About the only sure bet on the inbound market from Germany for the rest of 2017 and on into 2018 is that it will perform in a range that will, at best, be flat—i.e., it probably will not increase vs. 2016. Indeed, “flat” seems to have been the consensus opinion among the operators and other travel professionals we spoke to during the recent IPW 2017 in Washington, DC. Such, too, is what one gleans from a review of German operators at IPW by the respected German travel trade publication, FVW.
Early on at IPW, a Brand USA presentation on key markets suggested that “intent to travel” to the USA by Germans in 2017 was hurting, but not that much—it was off vs 2016 in the range of two to three percent, according to Carroll Rheem, BUSA’s senior vice president for analytics in research.
One operator we spoke with speculated that distaste for the USA because of the rhetoric and policies of President Donald Trump might be offset by a slightly stronger euro that fell from $1.39 vs. the U.S. dollar in May 2014 to $1.05 in March 2015 and, lately, has hovered around the $1.10 mark. Last week, it crept up as far as $1.13, with some economists expecting it to edge up even more.
Another far-out guess we heard was that bargain prices for Turkey—a once popular destination that suffered from acts of terrorism that resulted in the deaths of German tourists—are now so attractive that some Germans might forego a long-haul visit to the USA for a short-haul trip to Turkey. But this was a minority opinion. The FVW report on its survey of operators at IPW looked like this:
- Despite widespread forecasts that foreign visitors could be scared off the strong dollar and by President Trump’s rhetoric and policies, such as the travel ban on seven Muslim countries, it is unclear whether there is any real ‘Trump slump’ or not.
- Hardly any German tour operators admitted any decline in bookings or sales revenues for the USA this year, with a mix of stable figures and moderate growth. With Canada continuing to boom, North America is proving popular this year overall.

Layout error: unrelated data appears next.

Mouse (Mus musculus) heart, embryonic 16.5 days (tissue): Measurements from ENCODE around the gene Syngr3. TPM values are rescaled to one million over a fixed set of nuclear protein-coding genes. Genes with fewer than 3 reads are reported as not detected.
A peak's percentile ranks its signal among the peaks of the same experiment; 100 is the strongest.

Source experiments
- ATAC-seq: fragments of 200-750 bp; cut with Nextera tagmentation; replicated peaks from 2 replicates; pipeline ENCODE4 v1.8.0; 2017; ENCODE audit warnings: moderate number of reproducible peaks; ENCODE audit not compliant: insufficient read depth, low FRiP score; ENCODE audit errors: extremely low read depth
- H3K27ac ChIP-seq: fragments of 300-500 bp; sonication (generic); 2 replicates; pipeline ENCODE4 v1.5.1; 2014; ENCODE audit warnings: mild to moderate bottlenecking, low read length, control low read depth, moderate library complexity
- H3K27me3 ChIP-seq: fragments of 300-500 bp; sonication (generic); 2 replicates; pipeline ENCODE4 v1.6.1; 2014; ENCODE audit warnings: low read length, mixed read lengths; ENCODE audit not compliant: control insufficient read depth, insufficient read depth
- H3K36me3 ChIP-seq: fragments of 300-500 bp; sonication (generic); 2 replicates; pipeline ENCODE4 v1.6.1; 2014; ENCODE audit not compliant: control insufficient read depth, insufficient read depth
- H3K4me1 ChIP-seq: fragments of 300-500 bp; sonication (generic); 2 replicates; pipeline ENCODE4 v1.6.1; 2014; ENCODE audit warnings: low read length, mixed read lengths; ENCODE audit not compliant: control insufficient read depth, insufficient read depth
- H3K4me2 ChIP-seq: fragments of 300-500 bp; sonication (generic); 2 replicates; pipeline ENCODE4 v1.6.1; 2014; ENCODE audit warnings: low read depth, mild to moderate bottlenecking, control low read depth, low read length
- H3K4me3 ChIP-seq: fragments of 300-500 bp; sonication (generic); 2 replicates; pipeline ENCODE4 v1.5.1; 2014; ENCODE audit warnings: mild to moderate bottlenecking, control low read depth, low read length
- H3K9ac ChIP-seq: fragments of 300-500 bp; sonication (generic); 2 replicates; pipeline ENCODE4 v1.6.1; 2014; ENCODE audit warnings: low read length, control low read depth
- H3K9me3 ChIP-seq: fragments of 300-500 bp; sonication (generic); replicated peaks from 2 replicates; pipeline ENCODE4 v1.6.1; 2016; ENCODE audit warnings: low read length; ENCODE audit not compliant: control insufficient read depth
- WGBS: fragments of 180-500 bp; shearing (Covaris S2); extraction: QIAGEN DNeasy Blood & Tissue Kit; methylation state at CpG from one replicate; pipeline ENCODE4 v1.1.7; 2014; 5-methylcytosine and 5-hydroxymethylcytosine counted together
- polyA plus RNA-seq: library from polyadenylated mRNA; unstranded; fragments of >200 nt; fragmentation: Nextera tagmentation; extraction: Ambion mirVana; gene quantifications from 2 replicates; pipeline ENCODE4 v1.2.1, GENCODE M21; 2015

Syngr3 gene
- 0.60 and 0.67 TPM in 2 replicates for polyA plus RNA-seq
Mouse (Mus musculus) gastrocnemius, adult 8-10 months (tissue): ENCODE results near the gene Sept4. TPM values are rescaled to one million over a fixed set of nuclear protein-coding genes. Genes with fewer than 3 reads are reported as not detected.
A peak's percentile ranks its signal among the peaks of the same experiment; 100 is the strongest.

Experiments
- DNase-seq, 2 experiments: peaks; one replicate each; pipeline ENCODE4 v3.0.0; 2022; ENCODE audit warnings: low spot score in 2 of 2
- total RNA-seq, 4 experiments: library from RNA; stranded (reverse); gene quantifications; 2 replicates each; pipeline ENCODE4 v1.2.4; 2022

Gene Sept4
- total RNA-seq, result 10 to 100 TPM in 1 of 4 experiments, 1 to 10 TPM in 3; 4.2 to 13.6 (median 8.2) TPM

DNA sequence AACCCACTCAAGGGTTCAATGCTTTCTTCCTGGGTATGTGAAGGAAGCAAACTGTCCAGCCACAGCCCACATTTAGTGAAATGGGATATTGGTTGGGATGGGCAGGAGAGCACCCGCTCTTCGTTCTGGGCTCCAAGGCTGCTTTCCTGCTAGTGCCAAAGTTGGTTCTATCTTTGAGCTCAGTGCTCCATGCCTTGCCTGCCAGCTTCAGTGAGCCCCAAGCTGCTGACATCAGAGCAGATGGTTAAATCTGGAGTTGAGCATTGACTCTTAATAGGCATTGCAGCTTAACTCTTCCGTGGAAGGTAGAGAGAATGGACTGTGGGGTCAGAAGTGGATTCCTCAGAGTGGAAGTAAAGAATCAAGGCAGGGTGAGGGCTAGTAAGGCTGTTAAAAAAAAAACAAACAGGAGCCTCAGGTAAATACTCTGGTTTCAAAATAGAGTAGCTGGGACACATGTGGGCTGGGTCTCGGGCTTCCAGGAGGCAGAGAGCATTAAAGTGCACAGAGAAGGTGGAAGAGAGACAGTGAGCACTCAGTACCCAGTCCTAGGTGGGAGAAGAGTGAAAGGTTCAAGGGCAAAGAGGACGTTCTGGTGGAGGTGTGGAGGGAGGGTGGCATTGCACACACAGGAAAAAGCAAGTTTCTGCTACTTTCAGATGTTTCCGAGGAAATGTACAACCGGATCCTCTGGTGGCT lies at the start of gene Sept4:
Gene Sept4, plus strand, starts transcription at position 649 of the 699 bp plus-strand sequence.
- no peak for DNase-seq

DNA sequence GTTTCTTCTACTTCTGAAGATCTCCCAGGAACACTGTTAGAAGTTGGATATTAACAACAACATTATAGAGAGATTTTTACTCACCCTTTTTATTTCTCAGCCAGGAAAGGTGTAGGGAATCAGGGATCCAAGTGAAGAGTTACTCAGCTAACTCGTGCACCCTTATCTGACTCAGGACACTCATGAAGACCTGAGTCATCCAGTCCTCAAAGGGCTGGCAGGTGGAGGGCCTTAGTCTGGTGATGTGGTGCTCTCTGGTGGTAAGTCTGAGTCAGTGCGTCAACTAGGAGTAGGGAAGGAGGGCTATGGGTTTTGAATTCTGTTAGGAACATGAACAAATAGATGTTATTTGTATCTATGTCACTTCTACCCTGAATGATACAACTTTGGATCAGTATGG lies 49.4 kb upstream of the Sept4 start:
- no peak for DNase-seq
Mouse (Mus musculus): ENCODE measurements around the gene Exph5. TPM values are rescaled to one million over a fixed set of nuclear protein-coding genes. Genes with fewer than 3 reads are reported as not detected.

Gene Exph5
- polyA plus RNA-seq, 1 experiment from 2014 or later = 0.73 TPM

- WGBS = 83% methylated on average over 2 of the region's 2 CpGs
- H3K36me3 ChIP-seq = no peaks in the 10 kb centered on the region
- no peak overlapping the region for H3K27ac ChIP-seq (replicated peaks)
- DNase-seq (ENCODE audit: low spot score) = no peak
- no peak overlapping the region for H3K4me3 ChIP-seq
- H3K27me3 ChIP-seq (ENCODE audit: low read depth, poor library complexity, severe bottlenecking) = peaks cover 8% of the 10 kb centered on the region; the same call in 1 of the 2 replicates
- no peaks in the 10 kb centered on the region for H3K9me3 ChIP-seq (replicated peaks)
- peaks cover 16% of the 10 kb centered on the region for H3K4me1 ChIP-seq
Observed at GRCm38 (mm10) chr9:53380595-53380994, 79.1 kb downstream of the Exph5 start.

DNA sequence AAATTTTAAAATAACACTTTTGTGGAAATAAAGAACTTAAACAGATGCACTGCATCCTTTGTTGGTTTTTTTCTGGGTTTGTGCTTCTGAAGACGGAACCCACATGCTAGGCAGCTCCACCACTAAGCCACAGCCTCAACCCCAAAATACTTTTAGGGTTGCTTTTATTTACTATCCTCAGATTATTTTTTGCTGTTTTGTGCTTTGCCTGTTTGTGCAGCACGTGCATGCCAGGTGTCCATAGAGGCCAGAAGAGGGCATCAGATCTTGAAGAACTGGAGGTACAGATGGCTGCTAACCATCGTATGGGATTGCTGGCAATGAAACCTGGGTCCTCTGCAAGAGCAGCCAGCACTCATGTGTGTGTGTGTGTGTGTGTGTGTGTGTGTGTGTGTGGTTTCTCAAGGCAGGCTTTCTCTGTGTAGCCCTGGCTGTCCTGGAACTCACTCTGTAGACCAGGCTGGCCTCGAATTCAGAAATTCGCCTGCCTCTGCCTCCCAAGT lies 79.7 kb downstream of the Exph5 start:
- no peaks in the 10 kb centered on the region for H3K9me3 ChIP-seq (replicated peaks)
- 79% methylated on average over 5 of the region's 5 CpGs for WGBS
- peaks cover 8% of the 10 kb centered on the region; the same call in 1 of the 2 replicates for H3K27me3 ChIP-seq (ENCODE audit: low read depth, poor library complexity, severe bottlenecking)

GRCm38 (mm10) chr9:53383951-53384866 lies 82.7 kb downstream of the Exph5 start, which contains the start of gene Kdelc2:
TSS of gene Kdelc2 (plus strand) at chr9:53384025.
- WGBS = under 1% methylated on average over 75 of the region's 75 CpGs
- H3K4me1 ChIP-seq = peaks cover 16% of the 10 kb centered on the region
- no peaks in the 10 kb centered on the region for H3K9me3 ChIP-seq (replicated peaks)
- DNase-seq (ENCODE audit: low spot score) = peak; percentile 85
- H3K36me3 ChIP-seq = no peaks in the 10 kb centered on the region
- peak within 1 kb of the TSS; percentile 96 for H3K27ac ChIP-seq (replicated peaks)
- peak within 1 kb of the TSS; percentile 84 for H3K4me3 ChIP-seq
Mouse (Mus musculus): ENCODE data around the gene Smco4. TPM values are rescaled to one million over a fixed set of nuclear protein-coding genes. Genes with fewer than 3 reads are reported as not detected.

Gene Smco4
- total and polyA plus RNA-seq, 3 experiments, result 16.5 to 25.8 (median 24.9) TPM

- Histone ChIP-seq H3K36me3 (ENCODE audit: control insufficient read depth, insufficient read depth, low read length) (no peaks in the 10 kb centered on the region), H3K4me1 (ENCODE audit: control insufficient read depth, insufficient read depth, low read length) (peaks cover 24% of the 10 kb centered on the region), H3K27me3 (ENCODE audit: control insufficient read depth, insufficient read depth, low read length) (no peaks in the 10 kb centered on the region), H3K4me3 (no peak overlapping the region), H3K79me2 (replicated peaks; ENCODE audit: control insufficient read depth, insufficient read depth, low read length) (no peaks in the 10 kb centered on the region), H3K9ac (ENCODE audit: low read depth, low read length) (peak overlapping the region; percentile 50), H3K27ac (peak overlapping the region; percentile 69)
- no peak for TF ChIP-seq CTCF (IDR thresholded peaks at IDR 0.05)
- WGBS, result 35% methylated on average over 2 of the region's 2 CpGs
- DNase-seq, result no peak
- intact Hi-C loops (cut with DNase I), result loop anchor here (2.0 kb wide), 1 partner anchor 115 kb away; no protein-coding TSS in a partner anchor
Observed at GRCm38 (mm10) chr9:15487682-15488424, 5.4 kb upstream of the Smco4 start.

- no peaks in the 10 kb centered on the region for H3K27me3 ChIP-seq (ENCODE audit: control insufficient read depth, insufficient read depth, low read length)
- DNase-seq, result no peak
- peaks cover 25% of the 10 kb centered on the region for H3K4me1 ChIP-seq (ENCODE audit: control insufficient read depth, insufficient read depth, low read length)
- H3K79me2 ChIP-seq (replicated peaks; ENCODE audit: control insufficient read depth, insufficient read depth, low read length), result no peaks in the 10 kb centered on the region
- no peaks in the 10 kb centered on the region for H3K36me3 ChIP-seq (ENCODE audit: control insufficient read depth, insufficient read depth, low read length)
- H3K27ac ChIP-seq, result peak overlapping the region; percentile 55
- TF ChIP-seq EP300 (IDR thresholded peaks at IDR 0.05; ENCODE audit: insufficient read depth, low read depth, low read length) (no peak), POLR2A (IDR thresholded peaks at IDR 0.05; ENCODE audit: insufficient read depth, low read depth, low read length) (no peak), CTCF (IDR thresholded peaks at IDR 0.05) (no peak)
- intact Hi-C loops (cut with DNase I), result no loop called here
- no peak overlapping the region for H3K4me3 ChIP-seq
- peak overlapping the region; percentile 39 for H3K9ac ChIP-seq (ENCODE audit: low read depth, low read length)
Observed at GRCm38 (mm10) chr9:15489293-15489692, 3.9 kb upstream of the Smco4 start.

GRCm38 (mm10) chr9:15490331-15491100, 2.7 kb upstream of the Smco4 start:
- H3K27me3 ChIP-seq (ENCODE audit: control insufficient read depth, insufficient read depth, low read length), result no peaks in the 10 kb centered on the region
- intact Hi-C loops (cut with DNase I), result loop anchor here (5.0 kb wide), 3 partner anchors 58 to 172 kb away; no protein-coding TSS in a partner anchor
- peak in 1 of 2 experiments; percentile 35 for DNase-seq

- Fabio Negro, North America product manager of theFTI Group, told FVW, “We’re very satisfied with USA trends and will close the year ahead of last year. Campervans and car rentals are going well, and there is only slightly reserved demand for coach tours.”
- Robin Brückner,TUI’sNorth America product chief, declared: “The USA has lost none of its pull. We are seeing good demand and expect the USA to close the business year positively.”
- Gerrit Seefeld, senior product manager forNeckermann Reisen, said: “The season has started well for the USA. The dollar exchange rate is generally influencing booking behaviour more than the political situation.”
- On the other hand, Per Illian, product manager ofDER Touristik, acknowledged, “At present we are experiencing more holding back of bookings than at the start of the year. But price discounts and incentives from many destinations are driving late sales.”
- Tilo Krause-Dünow, managing director ofCanusa Touristik, said: “We’re very satisfied with the single-digit increase in US sales. Despite the fairly robust dollar, the prices are not completely off track.”
- Holger Howind, product manager ofDiamir Erlebnisreisen indicated that “Canada is going well and the USA is good, but not as good as we hoped for. Customers are switching more often to other destinations due to the political situation.”
- Rüdiger Berger, managing director ofExplorer Fernreisen, was hardly optimistic, telling FVW, “The USA is slightly down. We expect US business will close at last year’s level or with a slight decline.”
- Friedrich Roth, chief operating officer ofCRD, observed that “Requests and bookings for the USA are slightly negative. We expect a decline for the (overall) tour operator market, but that should not be over-interpreted due to the strong previous years.”
- Said Timo Kohlenberg, president ofAmerica Unlimited, “I think the market is clearly heading downwards. At trade fairs and in social media we are experiencing a strong rejection of the US president. We’re responding to this with strong marketing measures.”
- Dirk Büttner, owner of Argus Reisen, was blunt about the outlook: “We lost some bookings in January and February. But people seem to have got used to the clown in the White House in the meantime.”